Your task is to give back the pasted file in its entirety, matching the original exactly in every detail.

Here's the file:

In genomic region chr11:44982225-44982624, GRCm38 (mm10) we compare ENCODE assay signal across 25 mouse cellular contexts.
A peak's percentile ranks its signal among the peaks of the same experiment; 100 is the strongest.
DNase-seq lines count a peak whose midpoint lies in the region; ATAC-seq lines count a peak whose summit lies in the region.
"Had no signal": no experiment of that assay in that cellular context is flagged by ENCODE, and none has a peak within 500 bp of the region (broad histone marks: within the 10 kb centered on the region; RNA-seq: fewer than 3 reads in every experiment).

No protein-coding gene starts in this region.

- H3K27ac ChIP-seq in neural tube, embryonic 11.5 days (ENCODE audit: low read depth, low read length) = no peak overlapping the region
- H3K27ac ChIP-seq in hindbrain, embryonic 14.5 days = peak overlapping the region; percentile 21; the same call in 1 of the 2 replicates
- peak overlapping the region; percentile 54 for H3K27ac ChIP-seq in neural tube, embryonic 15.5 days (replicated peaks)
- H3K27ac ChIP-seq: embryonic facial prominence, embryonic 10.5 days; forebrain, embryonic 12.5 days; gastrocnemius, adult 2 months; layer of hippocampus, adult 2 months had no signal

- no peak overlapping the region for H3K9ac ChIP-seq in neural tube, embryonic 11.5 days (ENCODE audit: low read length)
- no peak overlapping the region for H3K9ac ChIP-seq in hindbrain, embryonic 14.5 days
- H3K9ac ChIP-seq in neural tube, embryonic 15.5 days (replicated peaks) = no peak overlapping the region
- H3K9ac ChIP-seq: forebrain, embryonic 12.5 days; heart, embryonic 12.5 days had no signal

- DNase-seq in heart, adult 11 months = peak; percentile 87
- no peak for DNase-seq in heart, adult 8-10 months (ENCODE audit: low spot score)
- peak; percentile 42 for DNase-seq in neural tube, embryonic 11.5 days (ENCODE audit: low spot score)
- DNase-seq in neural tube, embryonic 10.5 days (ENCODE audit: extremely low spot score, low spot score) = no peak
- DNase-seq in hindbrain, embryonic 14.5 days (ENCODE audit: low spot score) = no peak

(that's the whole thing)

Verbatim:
In genomic region chr11:44982225-44982624, GRCm38 (mm10) we compare ENCODE assay signal across 25 mouse cellular contexts.
A peak's percentile ranks its signal among the peaks of the same experiment; 100 is the strongest.
DNase-seq lines count a peak whose midpoint lies in the region; ATAC-seq lines count a peak whose summit lies in the region.
"Had no signal": no experiment of that assay in that cellular context is flagged by ENCODE, and none has a peak within 500 bp of the region (broad histone marks: within the 10 kb centered on the region; RNA-seq: fewer than 3 reads in every experiment).

No protein-coding gene starts in this region.

- H3K27ac ChIP-seq in neural tube, embryonic 11.5 days (ENCODE audit: low read depth, low read length) = no peak overlapping the region
- H3K27ac ChIP-seq in hindbrain, embryonic 14.5 days = peak overlapping the region; percentile 21; the same call in 1 of the 2 replicates
- peak overlapping the region; percentile 54 for H3K27ac ChIP-seq in neural tube, embryonic 15.5 days (replicated peaks)
- H3K27ac ChIP-seq: embryonic facial prominence, embryonic 10.5 days; forebrain, embryonic 12.5 days; gastrocnemius, adult 2 months; layer of hippocampus, adult 2 months had no signal

- no peak overlapping the region for H3K9ac ChIP-seq in neural tube, embryonic 11.5 days (ENCODE audit: low read length)
- no peak overlapping the region for H3K9ac ChIP-seq in hindbrain, embryonic 14.5 days
- H3K9ac ChIP-seq in neural tube, embryonic 15.5 days (replicated peaks) = no peak overlapping the region
- H3K9ac ChIP-seq: forebrain, embryonic 12.5 days; heart, embryonic 12.5 days had no signal

- DNase-seq in heart, adult 11 months = peak; percentile 87
- no peak for DNase-seq in heart, adult 8-10 months (ENCODE audit: low spot score)
- peak; percentile 42 for DNase-seq in neural tube, embryonic 11.5 days (ENCODE audit: low spot score)
- DNase-seq in neural tube, embryonic 10.5 days (ENCODE audit: extremely low spot score, low spot score) = no peak
- DNase-seq in hindbrain, embryonic 14.5 days (ENCODE audit: low spot score) = no peak